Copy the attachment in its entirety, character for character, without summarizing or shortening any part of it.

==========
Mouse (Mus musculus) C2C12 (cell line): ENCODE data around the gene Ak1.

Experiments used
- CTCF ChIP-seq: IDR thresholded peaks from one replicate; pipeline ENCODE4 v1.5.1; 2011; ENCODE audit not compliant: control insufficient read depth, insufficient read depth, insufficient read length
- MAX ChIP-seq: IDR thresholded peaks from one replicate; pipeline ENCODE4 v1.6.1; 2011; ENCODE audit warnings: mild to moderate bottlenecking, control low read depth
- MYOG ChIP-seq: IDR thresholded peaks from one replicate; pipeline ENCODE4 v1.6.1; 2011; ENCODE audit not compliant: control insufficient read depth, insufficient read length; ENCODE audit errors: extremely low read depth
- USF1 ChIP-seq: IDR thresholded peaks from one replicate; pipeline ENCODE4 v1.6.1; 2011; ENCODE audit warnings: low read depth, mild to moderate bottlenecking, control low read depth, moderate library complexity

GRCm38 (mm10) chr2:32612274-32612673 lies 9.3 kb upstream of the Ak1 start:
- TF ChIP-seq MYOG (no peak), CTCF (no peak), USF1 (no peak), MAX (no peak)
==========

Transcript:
Mouse (Mus musculus) C2C12 (cell line): ENCODE data around the gene Ak1.

Experiments used
- CTCF ChIP-seq: IDR thresholded peaks from one replicate; pipeline ENCODE4 v1.5.1; 2011; ENCODE audit not compliant: control insufficient read depth, insufficient read depth, insufficient read length
- MAX ChIP-seq: IDR thresholded peaks from one replicate; pipeline ENCODE4 v1.6.1; 2011; ENCODE audit warnings: mild to moderate bottlenecking, control low read depth
- MYOG ChIP-seq: IDR thresholded peaks from one replicate; pipeline ENCODE4 v1.6.1; 2011; ENCODE audit not compliant: control insufficient read depth, insufficient read length; ENCODE audit errors: extremely low read depth
- USF1 ChIP-seq: IDR thresholded peaks from one replicate; pipeline ENCODE4 v1.6.1; 2011; ENCODE audit warnings: low read depth, mild to moderate bottlenecking, control low read depth, moderate library complexity

GRCm38 (mm10) chr2:32612274-32612673 lies 9.3 kb upstream of the Ak1 start:
- TF ChIP-seq MYOG (no peak), CTCF (no peak), USF1 (no peak), MAX (no peak)